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June 6, 2016 at 9:57 am #11822
Hi everyone, and thanks to EVO for setting up this forum. I’ve had an idea for some time that needs feedback, and this opportunity fits the bill just fine.
We’re all familiar with the incentive of tax credits to encourage to adoption of promising new “green” technologies, like solar and wind. The incentive is actually money, in the form of a tax credit. It’s not exactly cash-in-hand, but rather savings on your tax bill. Still, that cash comes in handy since it’s essentially money saved, instead of money spent. Most all western nations have such tax credits, or similar financial incentives to promote the adoption of new energy technologies at the consumer level. These incentives are obviously helpful, but as far as nations go, western nations don’t need these incentives nearly as badly as Eastern, South American, and African nations. Per capita income is dwarfed in these places by Western nations. The 3rd World needs as much help in adopting new energy technologies as they can get.
The first question for these 3rd world nations is what form of incentive would be most beneficial? Money, or the ability to produce clean energy for their own use? For instance, money can be used to purchase anything, including energy, but money as an incentive requires money up-front to make that purchase, with the incentive applied after the purchase. Not very many people have the up-front capital to make the purchase of new-energy technologies for their own personal household use. Would the incentive of energy-production, like a PV solar panel for home use, not be a more direct incentive to influence consumer behaviors? What other consumer behaviors would work as the basis for incentives? What’s an enormous problem that needs to be changed for long-term planetary benefit? In SE Asia, that problem could very well be (is) plastics and other garbage in the oceans. Consumer behaviors in this arena need to be changed ASAP, and what better incentive is there to offer than energy, as opposed to money?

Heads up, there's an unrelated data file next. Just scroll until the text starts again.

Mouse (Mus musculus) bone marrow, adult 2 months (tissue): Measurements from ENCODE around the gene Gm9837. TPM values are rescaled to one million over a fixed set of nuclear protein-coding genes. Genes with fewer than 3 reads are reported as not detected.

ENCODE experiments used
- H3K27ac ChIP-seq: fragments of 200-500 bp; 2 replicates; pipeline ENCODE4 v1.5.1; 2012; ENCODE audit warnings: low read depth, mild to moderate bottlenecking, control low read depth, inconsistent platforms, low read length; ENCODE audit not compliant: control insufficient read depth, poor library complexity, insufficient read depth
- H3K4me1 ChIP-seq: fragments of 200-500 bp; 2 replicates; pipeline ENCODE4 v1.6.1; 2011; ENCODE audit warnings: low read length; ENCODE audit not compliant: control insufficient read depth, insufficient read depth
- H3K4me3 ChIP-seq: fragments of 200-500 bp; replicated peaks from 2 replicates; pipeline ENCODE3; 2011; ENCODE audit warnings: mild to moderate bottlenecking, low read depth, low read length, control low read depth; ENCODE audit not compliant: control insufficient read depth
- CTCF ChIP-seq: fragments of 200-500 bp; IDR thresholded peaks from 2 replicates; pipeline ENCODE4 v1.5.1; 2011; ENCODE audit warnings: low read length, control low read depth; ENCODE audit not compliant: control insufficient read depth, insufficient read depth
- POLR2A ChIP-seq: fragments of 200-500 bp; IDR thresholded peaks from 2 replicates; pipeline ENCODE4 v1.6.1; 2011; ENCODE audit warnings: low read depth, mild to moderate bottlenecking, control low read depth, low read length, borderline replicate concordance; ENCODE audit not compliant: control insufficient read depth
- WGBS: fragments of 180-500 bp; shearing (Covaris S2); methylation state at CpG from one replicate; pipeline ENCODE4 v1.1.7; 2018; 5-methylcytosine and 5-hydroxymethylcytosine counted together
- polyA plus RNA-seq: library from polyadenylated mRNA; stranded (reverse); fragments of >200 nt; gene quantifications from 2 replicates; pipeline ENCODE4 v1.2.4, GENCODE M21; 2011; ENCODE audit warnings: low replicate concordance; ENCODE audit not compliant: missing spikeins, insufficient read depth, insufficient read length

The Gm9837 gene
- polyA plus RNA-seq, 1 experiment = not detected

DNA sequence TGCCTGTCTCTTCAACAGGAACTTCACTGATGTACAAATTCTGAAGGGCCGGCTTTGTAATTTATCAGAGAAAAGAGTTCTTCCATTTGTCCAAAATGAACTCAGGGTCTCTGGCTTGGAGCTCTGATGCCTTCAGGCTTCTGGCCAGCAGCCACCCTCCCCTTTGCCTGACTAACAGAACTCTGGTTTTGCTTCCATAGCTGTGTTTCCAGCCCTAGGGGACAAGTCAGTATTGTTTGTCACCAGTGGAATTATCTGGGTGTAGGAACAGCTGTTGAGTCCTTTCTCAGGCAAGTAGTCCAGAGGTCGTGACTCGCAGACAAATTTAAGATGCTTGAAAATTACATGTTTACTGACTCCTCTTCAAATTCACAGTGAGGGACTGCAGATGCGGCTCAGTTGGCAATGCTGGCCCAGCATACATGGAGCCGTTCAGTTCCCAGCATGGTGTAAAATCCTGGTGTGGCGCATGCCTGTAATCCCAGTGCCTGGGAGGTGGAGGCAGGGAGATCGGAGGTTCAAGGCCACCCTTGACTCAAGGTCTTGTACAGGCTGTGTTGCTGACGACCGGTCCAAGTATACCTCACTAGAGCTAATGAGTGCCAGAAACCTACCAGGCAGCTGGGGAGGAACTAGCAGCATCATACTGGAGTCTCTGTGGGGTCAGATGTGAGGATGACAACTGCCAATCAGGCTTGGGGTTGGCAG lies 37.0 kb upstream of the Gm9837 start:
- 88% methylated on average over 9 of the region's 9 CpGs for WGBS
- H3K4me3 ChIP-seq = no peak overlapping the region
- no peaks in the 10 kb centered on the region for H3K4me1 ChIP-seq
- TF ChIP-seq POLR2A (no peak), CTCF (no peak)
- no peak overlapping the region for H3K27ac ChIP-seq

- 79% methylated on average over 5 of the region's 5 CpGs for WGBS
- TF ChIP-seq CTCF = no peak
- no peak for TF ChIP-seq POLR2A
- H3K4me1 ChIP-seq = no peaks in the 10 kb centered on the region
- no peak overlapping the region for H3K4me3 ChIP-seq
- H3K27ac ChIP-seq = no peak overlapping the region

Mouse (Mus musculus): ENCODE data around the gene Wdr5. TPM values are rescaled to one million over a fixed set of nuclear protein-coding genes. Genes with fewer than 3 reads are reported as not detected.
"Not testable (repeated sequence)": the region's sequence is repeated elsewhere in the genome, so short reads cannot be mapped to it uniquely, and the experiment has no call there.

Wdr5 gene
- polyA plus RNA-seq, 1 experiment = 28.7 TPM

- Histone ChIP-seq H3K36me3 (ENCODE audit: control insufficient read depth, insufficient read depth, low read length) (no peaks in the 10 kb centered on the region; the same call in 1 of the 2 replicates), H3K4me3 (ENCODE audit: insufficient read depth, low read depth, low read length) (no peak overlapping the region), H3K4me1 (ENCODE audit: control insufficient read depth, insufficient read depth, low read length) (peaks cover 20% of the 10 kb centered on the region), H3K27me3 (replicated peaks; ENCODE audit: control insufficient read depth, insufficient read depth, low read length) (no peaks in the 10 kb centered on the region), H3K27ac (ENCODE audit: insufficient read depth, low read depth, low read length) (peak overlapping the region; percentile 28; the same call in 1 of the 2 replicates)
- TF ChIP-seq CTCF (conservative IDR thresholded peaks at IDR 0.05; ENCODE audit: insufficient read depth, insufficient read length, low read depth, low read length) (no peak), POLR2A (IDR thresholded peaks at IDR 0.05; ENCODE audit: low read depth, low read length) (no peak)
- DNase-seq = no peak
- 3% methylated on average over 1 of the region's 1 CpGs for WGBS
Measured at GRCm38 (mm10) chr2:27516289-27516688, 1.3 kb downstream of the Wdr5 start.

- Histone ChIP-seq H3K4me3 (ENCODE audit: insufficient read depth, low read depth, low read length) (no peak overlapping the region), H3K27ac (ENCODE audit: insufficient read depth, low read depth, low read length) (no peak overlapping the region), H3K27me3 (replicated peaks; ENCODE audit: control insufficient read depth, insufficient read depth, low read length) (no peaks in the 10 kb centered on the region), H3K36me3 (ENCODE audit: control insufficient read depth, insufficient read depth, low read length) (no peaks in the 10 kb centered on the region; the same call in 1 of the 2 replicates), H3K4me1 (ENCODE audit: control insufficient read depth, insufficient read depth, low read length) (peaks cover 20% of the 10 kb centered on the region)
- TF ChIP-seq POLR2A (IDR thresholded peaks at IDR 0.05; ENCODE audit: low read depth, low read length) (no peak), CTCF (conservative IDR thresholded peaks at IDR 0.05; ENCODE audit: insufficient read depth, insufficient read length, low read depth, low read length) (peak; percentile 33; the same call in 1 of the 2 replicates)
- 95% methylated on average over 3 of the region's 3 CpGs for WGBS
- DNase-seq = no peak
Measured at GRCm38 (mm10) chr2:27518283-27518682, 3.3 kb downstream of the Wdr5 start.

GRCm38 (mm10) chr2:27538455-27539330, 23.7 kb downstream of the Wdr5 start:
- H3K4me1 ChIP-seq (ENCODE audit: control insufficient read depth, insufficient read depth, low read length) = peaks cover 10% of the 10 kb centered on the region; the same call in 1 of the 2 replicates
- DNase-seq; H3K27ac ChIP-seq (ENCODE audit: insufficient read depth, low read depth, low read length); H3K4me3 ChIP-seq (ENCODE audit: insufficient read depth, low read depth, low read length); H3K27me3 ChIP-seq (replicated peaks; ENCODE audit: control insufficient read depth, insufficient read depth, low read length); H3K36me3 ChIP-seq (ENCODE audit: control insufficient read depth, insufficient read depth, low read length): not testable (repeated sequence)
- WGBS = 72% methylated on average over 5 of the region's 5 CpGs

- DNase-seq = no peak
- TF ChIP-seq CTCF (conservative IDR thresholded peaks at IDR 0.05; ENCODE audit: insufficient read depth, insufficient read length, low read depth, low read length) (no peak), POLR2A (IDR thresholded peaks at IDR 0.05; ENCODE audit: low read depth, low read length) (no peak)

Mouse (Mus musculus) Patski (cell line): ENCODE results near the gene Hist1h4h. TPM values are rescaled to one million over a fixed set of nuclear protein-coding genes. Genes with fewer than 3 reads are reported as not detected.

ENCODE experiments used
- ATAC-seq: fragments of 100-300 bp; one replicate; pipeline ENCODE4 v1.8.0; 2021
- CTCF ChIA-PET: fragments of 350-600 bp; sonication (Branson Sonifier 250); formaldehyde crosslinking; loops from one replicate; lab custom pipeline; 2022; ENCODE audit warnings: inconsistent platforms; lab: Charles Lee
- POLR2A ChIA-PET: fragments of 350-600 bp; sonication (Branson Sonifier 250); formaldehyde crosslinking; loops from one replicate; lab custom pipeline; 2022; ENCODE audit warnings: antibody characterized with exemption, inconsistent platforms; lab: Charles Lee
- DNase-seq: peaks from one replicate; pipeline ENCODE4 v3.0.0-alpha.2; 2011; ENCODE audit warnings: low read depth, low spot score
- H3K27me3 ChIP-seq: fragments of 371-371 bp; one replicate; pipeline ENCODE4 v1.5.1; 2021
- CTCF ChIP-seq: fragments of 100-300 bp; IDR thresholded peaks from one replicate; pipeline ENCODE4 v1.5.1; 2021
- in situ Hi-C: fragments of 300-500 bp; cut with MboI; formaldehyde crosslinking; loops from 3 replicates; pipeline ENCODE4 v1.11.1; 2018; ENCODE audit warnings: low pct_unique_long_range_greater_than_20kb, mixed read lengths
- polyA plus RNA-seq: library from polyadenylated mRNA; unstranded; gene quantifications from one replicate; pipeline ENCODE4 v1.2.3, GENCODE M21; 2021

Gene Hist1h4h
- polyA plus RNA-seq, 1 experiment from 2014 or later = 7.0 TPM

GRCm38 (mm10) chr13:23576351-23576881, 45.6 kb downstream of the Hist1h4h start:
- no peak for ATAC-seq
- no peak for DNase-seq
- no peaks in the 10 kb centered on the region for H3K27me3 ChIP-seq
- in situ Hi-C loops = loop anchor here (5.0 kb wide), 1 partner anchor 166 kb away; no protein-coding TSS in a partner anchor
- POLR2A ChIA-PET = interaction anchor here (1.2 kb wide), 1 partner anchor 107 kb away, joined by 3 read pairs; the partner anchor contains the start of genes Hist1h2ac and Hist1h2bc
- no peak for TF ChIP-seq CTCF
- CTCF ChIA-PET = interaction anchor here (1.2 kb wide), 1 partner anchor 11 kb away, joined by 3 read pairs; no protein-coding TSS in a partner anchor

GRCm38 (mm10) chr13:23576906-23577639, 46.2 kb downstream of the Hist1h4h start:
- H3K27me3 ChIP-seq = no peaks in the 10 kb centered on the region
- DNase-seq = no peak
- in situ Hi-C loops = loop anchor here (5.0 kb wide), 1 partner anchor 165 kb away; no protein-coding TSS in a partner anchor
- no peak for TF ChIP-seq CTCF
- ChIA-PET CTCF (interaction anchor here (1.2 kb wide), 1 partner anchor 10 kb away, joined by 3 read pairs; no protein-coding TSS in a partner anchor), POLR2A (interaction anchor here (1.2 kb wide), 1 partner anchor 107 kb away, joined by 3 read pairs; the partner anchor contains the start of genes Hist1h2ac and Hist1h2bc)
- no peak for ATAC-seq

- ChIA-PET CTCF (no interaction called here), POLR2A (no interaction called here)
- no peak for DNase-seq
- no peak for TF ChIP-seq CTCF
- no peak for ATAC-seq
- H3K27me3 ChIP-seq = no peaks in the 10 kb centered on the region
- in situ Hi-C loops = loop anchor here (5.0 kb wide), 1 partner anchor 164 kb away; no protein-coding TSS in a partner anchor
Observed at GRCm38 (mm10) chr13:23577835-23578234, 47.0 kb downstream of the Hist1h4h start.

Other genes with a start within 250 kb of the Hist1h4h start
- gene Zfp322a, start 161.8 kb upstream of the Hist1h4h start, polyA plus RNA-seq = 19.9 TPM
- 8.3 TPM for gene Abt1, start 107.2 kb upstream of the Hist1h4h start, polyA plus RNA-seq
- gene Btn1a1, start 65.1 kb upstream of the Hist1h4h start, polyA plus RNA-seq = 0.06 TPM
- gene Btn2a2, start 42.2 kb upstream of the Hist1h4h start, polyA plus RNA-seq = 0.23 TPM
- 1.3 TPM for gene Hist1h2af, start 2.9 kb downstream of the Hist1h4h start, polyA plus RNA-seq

The model would work in a select city, or even a neighborhood within a city, perhaps in Bangkok, or Manila. Volunteers are given an electronic tracking device that provides access for the disposal of plastic refuse. Based on the volume of deposits of plastics in the established location, the holder of the FOB is awarded credits that can be used to lease a solar PV array for use on their home. A threshold accumulation of credits is set for the receipt and installation of the PV panel, and continued use of that panel is dependent upon continued participation in the plastics-disposal program.
The PV panel would be owned by a business that follows the same business model as Solar City. They lease their solar arrays to homeowners and businesses, and charge a monthly rental fee for the PV roof-mounted units. The same model would work in this plastics-disposal program, except that the lease fee is provided to the business by a 3rd party, and that brings up the second question. Who benefits from cleaner oceans in SE Asia?
Perhaps the better question is, Who does NOT benefit from cleaner oceans in SE Asia? Everyone would benefit from cleaner oceans, so perhaps the funds for the solar PV panels are diverted from existing plastics mitigation programs. Instead of removing the plastics from the oceans, divert that funding to prevent the plastics from entering the oceans in the first place. The tourism industry would certainly have a direct benefit to cleaner oceans, so perhaps a bed-tax on hotel rooms to fund the Solar PV lease program. Bring in the COP 21 and the Paris Climate Accords, and everyone in the world becomes a potential funding source that #1, results in fewer plastics in our oceans, and #2, provides new clean energy sources for a demographic that otherwise could not afford them, in a part of the world that desperately needs them.